For me, student motivation comes from within and not from the teacher. We can only create an environment which nourishes learning, and with patience, support and encouragement, slowly draw them out into communicating and learning. Additionally, as Jason points out, the idea of ‘push’ is teacher-centred and takes no account of the interests or needs of the students.
The term ‘push’ reminded me too much of what mother birds do to baby birds. If the push out of the nest is successful, they fly. If not, they die. I can’t afford any dead students.
As a teacher of young learners I particularly appreciate the work of James Asher on TPR. He reminds us that when learning a first language we are not forced to speak, and in fact, don’t for a long time. However, when our understanding builds, or our confidence, or our needs, then we start blurting out something vaguely understandable which becomes the basis for further refinement, etc. Often, either because of our own impatience or the dictates of our employers, we “push” our learners too soon into productive language use, only to be surprised when they don’t meet our exacting standards.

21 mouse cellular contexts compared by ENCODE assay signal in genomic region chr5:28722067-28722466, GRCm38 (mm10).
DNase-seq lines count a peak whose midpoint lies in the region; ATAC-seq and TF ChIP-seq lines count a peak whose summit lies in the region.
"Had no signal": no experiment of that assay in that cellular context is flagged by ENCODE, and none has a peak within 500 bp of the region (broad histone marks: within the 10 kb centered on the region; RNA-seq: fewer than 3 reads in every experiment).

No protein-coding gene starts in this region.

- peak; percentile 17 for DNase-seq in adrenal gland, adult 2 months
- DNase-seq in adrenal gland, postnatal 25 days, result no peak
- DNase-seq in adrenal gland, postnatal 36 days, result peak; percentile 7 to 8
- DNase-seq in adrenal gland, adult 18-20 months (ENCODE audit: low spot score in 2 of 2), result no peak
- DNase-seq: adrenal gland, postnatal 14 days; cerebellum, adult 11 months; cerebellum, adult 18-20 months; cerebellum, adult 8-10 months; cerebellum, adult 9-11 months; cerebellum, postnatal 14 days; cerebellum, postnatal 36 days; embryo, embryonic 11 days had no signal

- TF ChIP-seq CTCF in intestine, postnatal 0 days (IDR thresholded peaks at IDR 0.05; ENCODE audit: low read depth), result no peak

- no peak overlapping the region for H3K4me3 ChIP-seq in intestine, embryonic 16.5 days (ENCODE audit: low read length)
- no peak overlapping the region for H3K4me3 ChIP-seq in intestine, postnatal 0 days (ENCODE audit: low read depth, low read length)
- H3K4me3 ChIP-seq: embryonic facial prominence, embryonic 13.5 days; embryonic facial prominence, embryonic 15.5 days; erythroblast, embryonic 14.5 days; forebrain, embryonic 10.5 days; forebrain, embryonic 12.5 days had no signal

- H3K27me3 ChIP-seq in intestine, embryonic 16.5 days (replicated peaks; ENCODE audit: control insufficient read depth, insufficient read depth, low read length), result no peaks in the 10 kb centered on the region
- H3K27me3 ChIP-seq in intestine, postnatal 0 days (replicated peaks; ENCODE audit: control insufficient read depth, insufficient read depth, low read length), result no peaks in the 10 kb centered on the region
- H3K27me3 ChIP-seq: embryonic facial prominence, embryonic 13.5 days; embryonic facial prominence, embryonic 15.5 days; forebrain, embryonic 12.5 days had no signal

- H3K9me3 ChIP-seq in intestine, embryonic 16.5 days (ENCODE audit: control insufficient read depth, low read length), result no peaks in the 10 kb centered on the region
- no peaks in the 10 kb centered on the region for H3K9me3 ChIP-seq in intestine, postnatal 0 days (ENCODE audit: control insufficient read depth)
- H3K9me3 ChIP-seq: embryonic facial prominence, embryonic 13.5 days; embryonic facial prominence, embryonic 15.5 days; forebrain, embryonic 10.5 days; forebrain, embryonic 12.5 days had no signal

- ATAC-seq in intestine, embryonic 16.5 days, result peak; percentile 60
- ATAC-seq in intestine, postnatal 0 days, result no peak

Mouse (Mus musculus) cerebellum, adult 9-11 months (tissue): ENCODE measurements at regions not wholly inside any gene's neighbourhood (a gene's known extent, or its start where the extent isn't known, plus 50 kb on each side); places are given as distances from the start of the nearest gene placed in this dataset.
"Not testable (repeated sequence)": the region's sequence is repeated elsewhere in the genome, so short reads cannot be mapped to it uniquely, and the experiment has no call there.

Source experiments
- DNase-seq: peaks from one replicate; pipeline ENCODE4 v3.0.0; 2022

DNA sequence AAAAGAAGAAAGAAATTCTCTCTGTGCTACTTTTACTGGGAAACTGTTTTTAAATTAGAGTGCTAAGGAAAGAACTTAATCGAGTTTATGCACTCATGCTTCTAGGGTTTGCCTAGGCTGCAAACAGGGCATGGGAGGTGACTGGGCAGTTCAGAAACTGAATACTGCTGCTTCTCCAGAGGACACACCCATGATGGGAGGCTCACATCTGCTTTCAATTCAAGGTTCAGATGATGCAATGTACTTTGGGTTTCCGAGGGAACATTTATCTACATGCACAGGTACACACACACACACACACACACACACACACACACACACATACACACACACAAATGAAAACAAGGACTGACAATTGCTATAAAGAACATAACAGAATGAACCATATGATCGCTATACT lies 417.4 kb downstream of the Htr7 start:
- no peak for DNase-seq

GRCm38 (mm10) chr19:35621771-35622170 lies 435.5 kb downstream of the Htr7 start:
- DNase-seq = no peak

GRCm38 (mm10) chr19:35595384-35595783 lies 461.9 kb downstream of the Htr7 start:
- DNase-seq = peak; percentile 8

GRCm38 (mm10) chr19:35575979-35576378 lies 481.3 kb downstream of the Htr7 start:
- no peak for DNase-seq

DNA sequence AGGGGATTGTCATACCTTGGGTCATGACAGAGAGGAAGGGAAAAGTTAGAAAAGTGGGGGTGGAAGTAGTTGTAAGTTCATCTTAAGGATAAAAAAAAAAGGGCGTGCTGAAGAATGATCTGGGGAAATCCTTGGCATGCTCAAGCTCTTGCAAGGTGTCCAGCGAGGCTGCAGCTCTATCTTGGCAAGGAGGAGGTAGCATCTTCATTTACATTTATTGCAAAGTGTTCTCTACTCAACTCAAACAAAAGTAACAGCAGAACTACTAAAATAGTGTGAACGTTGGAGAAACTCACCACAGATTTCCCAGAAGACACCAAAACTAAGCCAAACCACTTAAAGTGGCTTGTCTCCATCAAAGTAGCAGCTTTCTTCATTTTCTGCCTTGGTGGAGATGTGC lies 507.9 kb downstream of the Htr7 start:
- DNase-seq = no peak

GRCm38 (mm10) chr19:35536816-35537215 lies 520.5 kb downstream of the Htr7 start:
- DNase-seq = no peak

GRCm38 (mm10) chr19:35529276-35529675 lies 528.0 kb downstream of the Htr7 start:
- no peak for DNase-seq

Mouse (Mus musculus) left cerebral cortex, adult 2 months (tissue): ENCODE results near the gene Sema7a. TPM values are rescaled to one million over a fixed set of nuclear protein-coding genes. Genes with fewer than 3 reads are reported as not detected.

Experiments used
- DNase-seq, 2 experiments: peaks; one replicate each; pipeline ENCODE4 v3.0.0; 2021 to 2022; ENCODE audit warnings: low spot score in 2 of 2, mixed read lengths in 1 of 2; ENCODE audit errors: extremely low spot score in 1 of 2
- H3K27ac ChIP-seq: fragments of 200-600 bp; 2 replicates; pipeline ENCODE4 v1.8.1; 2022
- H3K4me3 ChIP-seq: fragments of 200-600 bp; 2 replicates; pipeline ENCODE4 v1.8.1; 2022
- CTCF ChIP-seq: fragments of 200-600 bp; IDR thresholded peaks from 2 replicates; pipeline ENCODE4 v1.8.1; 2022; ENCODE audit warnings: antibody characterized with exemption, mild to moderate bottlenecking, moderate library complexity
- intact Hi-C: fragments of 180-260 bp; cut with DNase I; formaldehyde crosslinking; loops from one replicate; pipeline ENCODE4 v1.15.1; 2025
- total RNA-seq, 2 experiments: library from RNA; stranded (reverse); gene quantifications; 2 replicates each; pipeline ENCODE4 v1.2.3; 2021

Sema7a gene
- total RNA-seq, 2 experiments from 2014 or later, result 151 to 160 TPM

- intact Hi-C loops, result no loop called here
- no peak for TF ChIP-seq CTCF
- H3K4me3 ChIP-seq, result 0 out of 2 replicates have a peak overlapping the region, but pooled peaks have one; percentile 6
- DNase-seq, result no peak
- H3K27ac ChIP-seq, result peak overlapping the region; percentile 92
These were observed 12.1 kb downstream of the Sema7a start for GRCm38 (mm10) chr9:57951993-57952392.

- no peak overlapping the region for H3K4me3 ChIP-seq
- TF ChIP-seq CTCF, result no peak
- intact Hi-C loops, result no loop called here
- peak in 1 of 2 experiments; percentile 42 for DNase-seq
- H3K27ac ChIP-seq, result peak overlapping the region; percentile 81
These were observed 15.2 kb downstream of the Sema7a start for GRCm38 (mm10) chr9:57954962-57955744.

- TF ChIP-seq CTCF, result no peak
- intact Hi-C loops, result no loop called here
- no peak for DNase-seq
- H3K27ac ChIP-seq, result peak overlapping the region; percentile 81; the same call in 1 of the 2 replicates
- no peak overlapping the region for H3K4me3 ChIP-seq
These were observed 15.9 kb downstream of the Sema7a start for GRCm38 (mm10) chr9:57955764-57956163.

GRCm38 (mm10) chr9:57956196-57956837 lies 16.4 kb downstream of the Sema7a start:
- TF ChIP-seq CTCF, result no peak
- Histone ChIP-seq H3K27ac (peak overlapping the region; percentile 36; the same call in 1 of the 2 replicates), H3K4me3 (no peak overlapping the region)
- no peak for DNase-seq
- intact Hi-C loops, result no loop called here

I am also a reluctant language learner and I can confirm that if a teacher tries to ‘push’ me beyond a certain point, I push myself out the door.
I think learning can occur outside of pushing, particularly in the context of curiosity. If we have something of interest to offer, students will naturally be drawn to see what it is. Finally, nudging them (thanks Leahn) on through challenges, games, friendly team work using some of the approaches you mentioned will be received more favourably, particularly by the young.
Posted today in response to an article by Scott Thornbury at http://scottthornbury.wordpress.com/2010/07/11/p-is-for-push/#comment-1511.